This power was undoubtedly his zealous and resilient call for monotheism.

By what magic did Muhammad radiate such an unparalleled charisma as to bring about this unprecedented turn in world history? That it was a deliberate act of deception is unthinkable. Charlatans live a lie; they cannot bring about more than a sham state of affairs for a brief time among a small circle of supporters. No doubt Muhammad was an ecstatic-visionary type, but the sudden flaring (and no less sudden dimming) of the visionary’s brilliance does not provide the power that rules the ages. There must have dwelt in the mind of Muhammad a spiritual power of the first order. And however it may have drawn support from factors of a lower order, this spiritual power was the driving force that gave rise to his creation and that still sustains it today. This power was undoubtedly his zealous and resilient call for monotheism.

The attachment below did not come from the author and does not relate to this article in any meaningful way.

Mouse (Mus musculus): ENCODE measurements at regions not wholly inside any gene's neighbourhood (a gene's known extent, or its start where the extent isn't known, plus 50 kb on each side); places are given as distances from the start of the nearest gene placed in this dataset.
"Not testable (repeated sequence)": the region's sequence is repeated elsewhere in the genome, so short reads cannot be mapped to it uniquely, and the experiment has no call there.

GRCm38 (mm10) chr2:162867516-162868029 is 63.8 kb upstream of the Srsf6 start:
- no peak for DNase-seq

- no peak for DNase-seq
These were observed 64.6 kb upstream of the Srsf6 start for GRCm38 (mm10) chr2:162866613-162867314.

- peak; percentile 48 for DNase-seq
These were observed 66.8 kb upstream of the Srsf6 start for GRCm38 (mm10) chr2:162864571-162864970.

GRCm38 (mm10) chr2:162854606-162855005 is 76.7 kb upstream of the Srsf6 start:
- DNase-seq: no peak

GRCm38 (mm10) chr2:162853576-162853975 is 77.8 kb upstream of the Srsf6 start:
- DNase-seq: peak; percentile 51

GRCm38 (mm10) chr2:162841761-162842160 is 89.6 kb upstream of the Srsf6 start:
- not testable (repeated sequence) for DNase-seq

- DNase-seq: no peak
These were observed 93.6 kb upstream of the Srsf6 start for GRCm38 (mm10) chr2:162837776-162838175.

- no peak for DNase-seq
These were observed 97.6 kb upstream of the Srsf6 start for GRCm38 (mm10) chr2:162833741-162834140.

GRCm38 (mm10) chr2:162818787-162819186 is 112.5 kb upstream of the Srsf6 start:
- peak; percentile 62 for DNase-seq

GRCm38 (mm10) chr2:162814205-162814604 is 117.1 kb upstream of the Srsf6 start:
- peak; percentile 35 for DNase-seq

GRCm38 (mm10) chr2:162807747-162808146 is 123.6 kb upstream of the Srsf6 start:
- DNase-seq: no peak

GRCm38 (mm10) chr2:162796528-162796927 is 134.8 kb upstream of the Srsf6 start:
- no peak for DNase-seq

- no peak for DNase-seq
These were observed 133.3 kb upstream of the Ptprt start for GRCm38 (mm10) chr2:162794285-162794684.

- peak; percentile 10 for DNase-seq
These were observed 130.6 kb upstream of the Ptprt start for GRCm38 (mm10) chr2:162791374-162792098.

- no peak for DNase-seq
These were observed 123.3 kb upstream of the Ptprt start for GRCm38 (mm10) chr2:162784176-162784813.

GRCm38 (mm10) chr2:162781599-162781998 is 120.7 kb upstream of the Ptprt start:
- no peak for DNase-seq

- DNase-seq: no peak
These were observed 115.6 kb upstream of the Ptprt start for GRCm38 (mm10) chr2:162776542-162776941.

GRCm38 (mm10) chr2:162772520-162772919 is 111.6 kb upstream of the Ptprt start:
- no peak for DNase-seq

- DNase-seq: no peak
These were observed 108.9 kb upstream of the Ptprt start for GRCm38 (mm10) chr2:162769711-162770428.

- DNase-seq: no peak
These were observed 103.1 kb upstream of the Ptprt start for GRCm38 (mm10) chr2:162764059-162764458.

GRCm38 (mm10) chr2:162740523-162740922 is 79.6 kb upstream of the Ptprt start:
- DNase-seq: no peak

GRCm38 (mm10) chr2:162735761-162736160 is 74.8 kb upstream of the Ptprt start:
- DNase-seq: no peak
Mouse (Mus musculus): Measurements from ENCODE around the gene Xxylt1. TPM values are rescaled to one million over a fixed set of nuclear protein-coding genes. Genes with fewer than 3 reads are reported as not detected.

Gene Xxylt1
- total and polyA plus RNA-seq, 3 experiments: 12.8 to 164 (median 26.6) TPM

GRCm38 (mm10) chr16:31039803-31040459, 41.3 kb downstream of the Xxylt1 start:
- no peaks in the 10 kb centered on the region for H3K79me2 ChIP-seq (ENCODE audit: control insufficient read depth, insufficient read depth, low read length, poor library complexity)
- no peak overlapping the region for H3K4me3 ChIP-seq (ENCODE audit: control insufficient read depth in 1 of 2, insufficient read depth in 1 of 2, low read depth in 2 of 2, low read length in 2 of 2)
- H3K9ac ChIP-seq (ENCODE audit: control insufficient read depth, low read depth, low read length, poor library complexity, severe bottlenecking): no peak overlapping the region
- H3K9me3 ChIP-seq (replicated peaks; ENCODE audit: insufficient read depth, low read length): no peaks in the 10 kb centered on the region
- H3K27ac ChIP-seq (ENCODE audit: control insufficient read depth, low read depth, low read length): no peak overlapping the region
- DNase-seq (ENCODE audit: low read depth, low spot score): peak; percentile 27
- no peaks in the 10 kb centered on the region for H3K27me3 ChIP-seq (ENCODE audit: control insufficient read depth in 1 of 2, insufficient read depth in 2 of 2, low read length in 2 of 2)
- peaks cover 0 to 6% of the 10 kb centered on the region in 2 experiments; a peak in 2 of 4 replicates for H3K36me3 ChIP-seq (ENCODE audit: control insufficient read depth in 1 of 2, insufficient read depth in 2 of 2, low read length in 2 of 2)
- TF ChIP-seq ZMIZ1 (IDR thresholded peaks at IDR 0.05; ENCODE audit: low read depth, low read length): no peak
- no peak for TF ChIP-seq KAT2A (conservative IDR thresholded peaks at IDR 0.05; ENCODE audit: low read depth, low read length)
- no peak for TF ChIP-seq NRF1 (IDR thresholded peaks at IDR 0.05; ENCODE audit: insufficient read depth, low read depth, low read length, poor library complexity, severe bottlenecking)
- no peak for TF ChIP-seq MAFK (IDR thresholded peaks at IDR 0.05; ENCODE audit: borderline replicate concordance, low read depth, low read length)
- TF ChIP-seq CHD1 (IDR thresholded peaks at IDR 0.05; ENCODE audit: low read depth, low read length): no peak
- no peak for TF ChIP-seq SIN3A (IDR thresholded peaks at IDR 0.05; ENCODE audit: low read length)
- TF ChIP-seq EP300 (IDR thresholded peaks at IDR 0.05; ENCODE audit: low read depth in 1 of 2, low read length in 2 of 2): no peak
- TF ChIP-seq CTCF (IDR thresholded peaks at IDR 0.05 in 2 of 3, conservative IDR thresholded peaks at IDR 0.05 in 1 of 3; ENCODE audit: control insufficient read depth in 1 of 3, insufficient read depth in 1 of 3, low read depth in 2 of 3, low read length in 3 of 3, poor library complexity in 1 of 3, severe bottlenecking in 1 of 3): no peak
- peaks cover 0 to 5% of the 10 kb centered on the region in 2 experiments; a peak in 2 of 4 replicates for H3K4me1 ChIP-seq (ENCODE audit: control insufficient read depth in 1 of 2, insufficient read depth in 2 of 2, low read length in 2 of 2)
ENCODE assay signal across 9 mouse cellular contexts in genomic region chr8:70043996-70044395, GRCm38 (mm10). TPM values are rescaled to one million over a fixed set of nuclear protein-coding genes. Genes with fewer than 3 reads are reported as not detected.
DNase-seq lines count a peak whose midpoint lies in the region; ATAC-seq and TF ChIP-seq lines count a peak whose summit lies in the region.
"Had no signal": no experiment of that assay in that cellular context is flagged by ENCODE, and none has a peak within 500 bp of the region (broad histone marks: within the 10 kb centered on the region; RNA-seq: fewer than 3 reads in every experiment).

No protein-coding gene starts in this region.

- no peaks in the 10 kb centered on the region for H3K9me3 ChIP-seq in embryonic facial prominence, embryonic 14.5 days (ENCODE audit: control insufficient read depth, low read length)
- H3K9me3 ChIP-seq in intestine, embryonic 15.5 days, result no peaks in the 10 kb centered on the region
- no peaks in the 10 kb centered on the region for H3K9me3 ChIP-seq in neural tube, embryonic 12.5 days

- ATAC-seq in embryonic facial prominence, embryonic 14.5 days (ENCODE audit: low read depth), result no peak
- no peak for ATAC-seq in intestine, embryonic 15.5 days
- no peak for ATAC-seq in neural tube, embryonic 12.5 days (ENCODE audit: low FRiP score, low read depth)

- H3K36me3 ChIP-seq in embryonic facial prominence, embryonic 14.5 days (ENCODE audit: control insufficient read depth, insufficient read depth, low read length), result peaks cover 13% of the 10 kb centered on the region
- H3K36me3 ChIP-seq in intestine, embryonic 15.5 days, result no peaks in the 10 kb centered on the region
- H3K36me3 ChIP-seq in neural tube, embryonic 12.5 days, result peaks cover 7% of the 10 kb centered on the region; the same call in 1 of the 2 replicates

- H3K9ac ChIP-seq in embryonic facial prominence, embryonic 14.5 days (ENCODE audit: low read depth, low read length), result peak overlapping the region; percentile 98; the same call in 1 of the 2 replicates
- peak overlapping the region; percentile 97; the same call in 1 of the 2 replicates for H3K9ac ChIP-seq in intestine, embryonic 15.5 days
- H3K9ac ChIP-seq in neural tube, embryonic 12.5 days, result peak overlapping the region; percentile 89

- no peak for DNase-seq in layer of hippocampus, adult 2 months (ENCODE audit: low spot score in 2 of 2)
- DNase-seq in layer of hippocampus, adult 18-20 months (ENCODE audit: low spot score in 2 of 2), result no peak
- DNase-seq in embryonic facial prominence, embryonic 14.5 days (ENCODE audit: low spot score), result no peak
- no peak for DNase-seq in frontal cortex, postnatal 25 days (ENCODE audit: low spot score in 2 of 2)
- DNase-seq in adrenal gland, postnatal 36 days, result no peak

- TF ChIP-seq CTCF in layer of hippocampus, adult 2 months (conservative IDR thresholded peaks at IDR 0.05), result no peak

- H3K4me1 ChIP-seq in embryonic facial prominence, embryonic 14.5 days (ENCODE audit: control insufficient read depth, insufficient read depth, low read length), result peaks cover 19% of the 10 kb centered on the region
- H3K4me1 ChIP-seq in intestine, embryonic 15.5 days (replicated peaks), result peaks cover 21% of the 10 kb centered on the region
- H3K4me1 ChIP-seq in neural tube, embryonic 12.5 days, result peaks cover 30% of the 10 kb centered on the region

True, he once had a moment of weakness in Mecca. To save his life he recited Surah 53 as it still reads today: “Do you see Allah and Uzza and Manat as the third? These are the exalted Garanit, on whose help you may rely.” This was a moment of weakness since, after all, Uzza and Manat were idols. But after that, Muhammad always preached, with uncompromising rigor, that Alla-ta-Allah, the god of the ancient Hanifs, is the only true God. And this Allah, the All-Merciful and All-Compassionate, he held up before his followers as the only object of worship. Religion is mightier than any other single factor in the course of our personal life and in the history of the nations because it stirs the deepest part of our being. Monotheism accomplishes this most powerfully because it roots all things in a single cause, propels all of life along a fixed line, and brings together the purpose of all things into a singular, exalted focus.

[With Muhammad] the courage to sever all ties with polytheism and everything connected with it seized hold of all of life, melted virtually all resistance in its radiant glow, and necessarily brought forth a whole new life-animating force. The bravery of such a heroic spirit awakens enthusiasm, and this lofty zeal carries the crowd—indeed, drags it along and enables it to accomplish things far beyond any ordinary measure of strength.